Goat Grazing – Piloting a Natural Form of Weed Control in Calgary

The City of Calgary is introducing a unique pilot project that will study the use of goats for targeted weed control. Beginning this spring, a herd of goats managed by a professional shepherd and highly trained herding dogs will be dispatched to two Calgary parks to help control weeds, including Canada thistle.

“We know that grazing has the potential to offer several benefits for managing landscapes in Calgary,” says Chris Manderson, Urban Conservation lead for Calgary Parks. “Targeted grazing for weeds is environmentally friendly and sustainable, and there’s evidence from other cities that indicates that it can also be cost-effective.”

The City is committed to controlling pests and weeds in a safe and environmentally responsible manner, and this pilot includes the collection of data to analyze the effectiveness of grazing on controlling weeds.

“We’re especially interested in seeing if we can use grazing in areas that may be unsafe for work crews and equipment, such as steep slopes and nearby water bodies where we avoid the use of chemical herbicides”, says Manderson.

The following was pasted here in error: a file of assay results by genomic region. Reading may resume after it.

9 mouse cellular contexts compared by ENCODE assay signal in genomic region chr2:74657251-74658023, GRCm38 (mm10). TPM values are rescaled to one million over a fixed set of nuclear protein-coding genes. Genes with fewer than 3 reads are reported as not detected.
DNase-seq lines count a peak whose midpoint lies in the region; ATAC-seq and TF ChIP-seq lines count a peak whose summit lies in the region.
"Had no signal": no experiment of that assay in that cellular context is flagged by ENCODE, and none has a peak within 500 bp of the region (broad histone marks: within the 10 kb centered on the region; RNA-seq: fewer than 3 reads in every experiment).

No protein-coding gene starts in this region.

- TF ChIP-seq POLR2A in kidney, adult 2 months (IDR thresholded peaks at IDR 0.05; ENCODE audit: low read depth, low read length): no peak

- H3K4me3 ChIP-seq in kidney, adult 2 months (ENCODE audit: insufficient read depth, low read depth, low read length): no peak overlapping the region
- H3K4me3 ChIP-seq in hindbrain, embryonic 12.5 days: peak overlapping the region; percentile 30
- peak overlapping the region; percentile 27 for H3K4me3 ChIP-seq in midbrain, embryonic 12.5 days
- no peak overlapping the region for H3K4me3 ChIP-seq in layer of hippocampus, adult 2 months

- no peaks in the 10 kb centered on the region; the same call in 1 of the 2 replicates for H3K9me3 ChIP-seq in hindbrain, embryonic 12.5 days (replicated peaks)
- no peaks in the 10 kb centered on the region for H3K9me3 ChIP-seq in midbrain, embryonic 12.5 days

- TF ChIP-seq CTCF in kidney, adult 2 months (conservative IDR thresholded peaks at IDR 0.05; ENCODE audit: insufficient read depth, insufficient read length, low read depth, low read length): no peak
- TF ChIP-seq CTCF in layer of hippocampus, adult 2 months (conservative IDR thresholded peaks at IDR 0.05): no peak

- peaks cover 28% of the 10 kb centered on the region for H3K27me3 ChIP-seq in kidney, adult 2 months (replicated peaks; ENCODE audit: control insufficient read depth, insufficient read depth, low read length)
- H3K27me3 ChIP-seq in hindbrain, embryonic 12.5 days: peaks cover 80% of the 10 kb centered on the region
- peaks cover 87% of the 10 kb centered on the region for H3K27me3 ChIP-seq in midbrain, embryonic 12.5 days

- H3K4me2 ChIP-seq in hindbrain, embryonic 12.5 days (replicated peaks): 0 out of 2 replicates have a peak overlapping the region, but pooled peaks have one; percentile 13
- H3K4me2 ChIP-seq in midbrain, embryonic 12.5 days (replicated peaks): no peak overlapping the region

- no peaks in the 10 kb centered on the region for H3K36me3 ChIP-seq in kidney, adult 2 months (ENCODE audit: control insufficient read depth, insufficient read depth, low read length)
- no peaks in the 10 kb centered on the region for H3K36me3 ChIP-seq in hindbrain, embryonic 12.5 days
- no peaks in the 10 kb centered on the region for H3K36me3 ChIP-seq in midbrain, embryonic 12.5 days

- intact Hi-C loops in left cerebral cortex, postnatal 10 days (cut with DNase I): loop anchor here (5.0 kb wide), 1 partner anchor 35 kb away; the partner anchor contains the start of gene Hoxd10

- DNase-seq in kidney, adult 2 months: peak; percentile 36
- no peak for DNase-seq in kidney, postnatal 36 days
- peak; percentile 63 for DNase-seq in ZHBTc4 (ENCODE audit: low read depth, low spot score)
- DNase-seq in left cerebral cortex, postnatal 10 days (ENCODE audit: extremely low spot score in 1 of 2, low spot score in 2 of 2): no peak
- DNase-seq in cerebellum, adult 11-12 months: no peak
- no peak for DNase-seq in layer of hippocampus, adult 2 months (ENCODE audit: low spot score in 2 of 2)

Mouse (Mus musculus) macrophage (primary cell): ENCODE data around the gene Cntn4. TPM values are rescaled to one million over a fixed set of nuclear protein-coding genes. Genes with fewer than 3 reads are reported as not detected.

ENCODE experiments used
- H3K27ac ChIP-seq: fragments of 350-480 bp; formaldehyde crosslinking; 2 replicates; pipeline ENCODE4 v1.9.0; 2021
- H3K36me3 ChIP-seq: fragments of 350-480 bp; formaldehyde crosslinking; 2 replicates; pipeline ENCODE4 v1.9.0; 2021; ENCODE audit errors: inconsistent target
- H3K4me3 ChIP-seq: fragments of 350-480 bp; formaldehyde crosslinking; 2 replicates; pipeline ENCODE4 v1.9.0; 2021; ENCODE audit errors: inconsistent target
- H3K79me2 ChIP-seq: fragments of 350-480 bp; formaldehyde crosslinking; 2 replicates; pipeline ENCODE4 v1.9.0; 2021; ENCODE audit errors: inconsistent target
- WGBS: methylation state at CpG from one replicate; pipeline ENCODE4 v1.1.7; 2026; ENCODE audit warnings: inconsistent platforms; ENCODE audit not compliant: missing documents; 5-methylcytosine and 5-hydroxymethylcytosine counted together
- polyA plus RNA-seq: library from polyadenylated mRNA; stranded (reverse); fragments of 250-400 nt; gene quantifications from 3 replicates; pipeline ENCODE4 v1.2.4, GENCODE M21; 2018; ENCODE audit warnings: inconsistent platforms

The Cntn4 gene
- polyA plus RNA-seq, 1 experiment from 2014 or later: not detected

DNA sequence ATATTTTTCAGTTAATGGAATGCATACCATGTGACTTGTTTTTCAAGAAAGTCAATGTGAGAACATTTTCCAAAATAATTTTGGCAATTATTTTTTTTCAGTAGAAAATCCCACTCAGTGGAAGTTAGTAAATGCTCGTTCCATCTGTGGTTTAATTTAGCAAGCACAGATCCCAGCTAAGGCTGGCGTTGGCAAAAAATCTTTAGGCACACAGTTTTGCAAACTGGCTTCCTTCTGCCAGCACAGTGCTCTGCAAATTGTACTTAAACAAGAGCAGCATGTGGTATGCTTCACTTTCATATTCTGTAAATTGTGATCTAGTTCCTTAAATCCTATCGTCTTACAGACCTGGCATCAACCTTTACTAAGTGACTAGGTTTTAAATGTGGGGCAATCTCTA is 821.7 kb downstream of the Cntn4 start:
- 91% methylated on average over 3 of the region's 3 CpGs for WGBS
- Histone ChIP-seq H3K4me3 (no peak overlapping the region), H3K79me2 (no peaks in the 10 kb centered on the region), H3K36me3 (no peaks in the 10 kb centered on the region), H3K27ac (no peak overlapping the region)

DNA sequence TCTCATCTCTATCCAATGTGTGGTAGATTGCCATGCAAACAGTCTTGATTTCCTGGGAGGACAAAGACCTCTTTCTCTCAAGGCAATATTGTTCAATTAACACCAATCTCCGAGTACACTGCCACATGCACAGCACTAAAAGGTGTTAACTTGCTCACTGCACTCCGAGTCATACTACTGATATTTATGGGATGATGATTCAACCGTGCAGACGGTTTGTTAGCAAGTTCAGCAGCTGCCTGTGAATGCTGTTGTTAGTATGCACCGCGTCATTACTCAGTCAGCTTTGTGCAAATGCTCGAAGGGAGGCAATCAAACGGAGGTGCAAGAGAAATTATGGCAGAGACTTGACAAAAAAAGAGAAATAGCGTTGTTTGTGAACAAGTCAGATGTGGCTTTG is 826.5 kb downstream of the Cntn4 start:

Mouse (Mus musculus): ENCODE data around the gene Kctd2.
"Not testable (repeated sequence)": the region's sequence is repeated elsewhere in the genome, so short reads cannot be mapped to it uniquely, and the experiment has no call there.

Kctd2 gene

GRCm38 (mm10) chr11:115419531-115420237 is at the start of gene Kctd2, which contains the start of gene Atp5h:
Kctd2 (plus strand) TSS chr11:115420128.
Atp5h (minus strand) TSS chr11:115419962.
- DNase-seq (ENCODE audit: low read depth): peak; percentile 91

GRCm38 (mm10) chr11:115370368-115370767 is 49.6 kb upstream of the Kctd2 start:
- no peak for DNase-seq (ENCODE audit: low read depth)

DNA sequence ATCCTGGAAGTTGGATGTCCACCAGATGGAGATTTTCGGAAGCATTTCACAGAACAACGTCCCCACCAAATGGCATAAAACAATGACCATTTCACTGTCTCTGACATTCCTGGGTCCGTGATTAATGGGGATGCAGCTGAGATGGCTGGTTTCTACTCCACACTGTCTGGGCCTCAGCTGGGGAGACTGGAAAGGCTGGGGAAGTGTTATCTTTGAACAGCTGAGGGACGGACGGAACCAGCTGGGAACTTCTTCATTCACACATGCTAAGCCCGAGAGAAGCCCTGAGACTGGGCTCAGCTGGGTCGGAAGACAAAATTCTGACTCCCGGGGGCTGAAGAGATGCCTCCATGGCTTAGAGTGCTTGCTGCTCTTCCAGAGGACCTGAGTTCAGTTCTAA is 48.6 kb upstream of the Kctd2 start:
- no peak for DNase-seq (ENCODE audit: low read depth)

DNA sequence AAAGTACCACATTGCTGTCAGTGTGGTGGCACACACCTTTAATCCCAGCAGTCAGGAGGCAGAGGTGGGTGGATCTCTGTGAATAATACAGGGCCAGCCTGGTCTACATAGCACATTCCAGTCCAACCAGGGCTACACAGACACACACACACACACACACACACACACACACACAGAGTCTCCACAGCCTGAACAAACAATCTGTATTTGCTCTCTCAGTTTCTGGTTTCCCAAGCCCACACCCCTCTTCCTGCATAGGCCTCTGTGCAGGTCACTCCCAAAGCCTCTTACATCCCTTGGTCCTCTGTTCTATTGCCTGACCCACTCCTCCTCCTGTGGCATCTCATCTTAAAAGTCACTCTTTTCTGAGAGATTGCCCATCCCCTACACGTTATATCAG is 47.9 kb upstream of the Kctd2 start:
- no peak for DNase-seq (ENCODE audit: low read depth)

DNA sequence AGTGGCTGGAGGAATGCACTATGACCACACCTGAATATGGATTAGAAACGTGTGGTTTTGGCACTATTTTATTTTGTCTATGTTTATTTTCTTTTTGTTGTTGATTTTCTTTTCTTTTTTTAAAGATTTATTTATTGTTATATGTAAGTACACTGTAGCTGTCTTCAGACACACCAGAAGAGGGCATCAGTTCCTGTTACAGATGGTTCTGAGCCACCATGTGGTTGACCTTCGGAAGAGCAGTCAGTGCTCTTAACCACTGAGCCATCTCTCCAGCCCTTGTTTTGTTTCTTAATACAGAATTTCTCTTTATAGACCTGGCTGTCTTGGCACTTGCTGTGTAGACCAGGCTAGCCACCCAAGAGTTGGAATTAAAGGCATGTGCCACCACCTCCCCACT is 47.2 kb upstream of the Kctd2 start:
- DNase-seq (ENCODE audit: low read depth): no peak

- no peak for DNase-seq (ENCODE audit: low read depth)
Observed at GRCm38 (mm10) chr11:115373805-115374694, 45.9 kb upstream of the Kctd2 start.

The goats will appear in Confluence (West Nose Creek) Park and possibly at a second location in a nearby green space, just as the Canada thistle begins to flower – an effective time for controlling this particular weed. The timing is weather-dependant; however The City anticipates the herd will arrive late May or early June.

Calgarians can visit calgary.ca/biodiversity for more information.